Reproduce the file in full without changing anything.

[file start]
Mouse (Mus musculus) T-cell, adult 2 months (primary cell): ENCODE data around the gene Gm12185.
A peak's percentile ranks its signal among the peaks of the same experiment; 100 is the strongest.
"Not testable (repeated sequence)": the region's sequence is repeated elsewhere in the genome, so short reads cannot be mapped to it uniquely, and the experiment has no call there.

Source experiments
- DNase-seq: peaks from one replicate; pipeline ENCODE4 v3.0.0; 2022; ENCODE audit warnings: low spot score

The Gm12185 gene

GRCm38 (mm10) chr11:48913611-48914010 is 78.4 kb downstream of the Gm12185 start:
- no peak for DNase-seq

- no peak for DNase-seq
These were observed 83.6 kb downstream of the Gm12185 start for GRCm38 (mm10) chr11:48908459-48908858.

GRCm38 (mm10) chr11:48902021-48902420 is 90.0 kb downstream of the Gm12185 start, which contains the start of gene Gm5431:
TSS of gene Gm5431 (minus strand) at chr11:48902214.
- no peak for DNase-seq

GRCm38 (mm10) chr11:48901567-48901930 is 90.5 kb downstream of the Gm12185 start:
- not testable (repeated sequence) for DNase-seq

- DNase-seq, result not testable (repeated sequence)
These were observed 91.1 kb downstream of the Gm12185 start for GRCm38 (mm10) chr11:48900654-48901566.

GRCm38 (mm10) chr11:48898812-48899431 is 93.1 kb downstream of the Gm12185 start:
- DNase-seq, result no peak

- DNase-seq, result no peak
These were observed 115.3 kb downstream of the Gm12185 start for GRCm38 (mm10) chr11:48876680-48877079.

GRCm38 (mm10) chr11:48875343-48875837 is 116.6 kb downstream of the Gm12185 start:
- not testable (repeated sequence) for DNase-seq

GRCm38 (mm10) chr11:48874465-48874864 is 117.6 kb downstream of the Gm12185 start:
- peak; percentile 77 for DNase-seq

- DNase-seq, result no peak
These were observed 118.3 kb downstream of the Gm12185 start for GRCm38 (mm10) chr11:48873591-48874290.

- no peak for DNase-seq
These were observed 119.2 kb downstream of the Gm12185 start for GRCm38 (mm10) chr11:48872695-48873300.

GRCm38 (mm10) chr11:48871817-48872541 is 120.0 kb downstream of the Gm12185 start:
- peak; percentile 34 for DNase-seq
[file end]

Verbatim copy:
Mouse (Mus musculus) T-cell, adult 2 months (primary cell): ENCODE data around the gene Gm12185.
A peak's percentile ranks its signal among the peaks of the same experiment; 100 is the strongest.
"Not testable (repeated sequence)": the region's sequence is repeated elsewhere in the genome, so short reads cannot be mapped to it uniquely, and the experiment has no call there.

Source experiments
- DNase-seq: peaks from one replicate; pipeline ENCODE4 v3.0.0; 2022; ENCODE audit warnings: low spot score

The Gm12185 gene

GRCm38 (mm10) chr11:48913611-48914010 is 78.4 kb downstream of the Gm12185 start:
- no peak for DNase-seq

- no peak for DNase-seq
These were observed 83.6 kb downstream of the Gm12185 start for GRCm38 (mm10) chr11:48908459-48908858.

GRCm38 (mm10) chr11:48902021-48902420 is 90.0 kb downstream of the Gm12185 start, which contains the start of gene Gm5431:
TSS of gene Gm5431 (minus strand) at chr11:48902214.
- no peak for DNase-seq

GRCm38 (mm10) chr11:48901567-48901930 is 90.5 kb downstream of the Gm12185 start:
- not testable (repeated sequence) for DNase-seq

- DNase-seq, result not testable (repeated sequence)
These were observed 91.1 kb downstream of the Gm12185 start for GRCm38 (mm10) chr11:48900654-48901566.

GRCm38 (mm10) chr11:48898812-48899431 is 93.1 kb downstream of the Gm12185 start:
- DNase-seq, result no peak

- DNase-seq, result no peak
These were observed 115.3 kb downstream of the Gm12185 start for GRCm38 (mm10) chr11:48876680-48877079.

GRCm38 (mm10) chr11:48875343-48875837 is 116.6 kb downstream of the Gm12185 start:
- not testable (repeated sequence) for DNase-seq

GRCm38 (mm10) chr11:48874465-48874864 is 117.6 kb downstream of the Gm12185 start:
- peak; percentile 77 for DNase-seq

- DNase-seq, result no peak
These were observed 118.3 kb downstream of the Gm12185 start for GRCm38 (mm10) chr11:48873591-48874290.

- no peak for DNase-seq
These were observed 119.2 kb downstream of the Gm12185 start for GRCm38 (mm10) chr11:48872695-48873300.

GRCm38 (mm10) chr11:48871817-48872541 is 120.0 kb downstream of the Gm12185 start:
- peak; percentile 34 for DNase-seq